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Contracts spread throughout the map are another way of making money, providing you with objectives to complete. Whether it's simply locating three crates, securing a nearby point, or taking down a certain nearby player, they all come with a healthy cash prize. The idea works well in practice too, providing a constant money injection that can lead to bigger and better things should you save up for the more expensive items Buy Stations have to offer.

By far the coolest addition of all, however, is the Gulag. Taking the shape of the base game's Gunfight mode, players can fight for the right to respawn once per match across a single round, both equipped with the same loadout. If you get the kill, you'll re-join your teammates on the battlefield while the loser has to hope one of their buddies can accrue enough cash to bring them back at a Buy Station. Complete with a real-life audience and rocks which can be thrown from the stands, it's a fascinating take on the mechanic popularised by Apex Legends. You'll quickly begin to skip the introductory cutscene, but the idea behind the novel concept is one we can certainly appreciate -- at least giving Warzone something major to differentiate itself from the rest of the pack.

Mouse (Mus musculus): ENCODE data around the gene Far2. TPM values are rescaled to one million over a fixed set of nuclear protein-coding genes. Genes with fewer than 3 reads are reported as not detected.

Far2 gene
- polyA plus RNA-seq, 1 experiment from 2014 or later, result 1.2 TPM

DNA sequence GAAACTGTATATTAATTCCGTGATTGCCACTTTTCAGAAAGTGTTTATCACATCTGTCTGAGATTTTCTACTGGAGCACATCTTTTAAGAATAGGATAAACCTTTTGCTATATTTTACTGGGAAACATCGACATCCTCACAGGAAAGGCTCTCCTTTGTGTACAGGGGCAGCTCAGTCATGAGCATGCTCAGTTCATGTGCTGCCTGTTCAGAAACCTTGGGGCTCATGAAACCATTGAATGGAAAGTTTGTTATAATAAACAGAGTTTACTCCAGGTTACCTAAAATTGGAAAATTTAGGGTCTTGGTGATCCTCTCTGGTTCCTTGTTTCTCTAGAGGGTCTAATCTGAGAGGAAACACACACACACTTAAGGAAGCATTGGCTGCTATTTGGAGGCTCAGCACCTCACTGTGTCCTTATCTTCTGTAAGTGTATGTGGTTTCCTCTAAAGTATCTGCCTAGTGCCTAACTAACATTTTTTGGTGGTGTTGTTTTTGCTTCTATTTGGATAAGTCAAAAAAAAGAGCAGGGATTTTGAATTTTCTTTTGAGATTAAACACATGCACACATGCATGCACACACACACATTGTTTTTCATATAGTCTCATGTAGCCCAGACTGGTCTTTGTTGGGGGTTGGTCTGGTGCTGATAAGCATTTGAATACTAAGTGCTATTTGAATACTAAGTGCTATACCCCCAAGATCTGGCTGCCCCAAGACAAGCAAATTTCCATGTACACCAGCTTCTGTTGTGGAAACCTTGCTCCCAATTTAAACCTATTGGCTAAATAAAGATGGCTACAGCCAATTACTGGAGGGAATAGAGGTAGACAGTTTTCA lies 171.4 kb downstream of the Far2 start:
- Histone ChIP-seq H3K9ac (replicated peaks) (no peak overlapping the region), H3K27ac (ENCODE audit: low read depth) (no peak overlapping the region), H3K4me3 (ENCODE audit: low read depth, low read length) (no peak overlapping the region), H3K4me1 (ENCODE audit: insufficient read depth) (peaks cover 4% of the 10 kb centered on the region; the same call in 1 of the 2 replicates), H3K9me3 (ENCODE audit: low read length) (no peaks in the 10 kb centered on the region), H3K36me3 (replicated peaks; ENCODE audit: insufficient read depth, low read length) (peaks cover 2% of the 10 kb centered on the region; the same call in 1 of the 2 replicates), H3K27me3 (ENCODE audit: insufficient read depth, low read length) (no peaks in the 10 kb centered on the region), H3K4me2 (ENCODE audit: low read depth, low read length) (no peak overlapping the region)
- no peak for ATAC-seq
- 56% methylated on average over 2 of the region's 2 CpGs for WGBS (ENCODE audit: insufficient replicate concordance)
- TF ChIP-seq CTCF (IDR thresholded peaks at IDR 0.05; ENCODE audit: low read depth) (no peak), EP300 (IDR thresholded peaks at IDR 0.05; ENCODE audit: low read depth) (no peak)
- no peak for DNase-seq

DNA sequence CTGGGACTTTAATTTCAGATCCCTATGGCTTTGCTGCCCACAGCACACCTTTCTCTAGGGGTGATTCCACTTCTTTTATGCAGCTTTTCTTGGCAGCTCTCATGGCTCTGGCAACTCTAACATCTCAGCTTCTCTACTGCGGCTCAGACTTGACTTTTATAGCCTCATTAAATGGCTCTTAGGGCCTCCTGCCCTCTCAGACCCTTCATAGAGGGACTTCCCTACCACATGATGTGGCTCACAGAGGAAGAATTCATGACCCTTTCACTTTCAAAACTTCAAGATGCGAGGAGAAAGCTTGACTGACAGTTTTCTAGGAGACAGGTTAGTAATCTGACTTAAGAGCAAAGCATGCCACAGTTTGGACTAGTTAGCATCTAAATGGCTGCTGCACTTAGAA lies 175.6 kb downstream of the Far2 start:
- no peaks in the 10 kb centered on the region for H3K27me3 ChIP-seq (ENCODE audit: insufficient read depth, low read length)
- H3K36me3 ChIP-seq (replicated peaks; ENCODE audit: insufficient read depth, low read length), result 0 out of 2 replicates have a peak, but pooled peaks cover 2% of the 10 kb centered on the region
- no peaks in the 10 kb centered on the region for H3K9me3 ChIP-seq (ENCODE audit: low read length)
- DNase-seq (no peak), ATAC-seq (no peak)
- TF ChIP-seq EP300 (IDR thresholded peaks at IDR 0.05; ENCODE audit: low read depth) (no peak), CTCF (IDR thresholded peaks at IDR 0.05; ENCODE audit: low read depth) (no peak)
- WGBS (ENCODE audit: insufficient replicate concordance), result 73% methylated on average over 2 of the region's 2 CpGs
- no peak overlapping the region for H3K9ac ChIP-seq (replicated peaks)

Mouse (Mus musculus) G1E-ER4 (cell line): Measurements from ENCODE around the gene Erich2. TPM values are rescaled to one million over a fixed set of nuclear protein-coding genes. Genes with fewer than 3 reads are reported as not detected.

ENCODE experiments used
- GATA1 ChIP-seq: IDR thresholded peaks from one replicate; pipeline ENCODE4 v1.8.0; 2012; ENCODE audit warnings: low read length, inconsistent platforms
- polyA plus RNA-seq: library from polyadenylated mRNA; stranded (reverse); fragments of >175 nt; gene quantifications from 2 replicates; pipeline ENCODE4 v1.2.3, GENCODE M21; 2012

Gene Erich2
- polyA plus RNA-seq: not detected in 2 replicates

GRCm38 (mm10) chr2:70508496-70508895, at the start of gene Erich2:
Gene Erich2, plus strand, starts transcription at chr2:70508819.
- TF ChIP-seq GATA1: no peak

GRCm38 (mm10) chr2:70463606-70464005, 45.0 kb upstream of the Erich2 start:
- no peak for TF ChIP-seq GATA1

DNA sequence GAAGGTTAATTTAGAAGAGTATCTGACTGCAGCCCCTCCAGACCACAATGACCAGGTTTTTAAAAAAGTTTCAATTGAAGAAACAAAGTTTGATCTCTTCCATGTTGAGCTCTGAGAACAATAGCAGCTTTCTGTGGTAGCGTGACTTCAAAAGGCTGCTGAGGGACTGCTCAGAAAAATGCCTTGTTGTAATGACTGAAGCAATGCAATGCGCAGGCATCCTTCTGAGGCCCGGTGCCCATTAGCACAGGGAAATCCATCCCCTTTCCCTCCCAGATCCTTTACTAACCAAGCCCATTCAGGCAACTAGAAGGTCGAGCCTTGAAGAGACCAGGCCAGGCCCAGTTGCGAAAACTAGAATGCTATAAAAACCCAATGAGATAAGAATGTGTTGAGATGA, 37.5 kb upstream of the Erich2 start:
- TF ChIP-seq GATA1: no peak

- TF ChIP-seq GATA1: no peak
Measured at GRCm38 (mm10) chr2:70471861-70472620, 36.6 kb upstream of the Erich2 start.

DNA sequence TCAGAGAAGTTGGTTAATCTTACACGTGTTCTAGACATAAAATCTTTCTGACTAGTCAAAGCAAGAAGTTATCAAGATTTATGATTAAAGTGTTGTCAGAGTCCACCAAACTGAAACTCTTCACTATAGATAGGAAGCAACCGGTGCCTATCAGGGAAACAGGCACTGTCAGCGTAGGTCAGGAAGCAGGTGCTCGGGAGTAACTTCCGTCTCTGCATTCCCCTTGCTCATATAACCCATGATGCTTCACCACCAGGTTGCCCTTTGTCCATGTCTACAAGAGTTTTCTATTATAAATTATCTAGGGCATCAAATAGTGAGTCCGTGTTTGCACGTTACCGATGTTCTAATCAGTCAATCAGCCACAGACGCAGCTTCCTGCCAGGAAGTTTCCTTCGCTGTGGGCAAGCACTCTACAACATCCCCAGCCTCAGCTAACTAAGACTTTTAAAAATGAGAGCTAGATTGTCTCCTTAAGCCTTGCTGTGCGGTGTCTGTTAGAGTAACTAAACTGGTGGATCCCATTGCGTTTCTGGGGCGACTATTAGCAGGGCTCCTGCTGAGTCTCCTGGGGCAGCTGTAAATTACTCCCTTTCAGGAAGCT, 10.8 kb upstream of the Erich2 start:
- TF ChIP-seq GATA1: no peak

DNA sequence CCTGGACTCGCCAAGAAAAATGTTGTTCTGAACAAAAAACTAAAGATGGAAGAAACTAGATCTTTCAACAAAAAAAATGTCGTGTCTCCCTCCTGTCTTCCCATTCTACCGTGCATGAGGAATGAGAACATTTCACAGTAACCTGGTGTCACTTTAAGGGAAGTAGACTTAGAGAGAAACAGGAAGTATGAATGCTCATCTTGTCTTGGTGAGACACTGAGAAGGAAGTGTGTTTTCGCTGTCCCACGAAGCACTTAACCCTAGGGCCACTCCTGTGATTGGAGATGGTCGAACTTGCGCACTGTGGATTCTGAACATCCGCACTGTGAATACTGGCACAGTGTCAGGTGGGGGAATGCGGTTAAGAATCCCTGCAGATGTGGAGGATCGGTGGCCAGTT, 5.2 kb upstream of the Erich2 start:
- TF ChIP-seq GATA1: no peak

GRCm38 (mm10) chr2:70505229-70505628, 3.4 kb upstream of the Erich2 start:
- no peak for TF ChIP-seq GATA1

Plunder is the other 150-player mode you can participate in outside of traditional Battle Royale, tasking squads with collecting as much cash as possible. Infinite respawns and standard loadouts turn this offering into more of a normal multiplayer match than anything else, with the only things it borrows being the map and player count. It's fun enough for a couple of rounds, but we can't see it garnering much of a playerbase as teams aimlessly wander the battlefield in search of cash. Plunder attempts to create some chaotic action by marking those in first place on the map for all to see, which certainly puts those nearing victory on edge at least. It, however, cannot hold a candle to the usual intensity of a normal Battle Royale match when you're guaranteed to respawn after death.

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Call of Duty: Warzone is more than likely going to do just fine for itself. It has the name Call of Duty in it, after all. However, in taking away much of what makes the Battle Royale genre the behemoth it is today, the game fails to provide much in the way of depth for players who have already mastered the likes of Fortnite and Apex Legends. It is so laser-focused on the shooting that looting appears to have fallen by the wayside. And then you can mitigate the entire process by being lucky enough to run into a loadout drop where you'll be able to pick up the customised weapons and perks you've been using in Call of Duty: Modern Warfare's multiplayer. The Gulag is a really, really cool idea, but this is not a Battle Royale offering we can see ourselves sticking with. At the end of it all, we couldn't help but wish we were playing Call of Duty: Black Ops 4's Blackout mode the entire time.

Have you had the chance to check out Call of Duty: Warzone yet? What do you make of it compared to other Battle Royale titles? Collect your loadout in the comments below.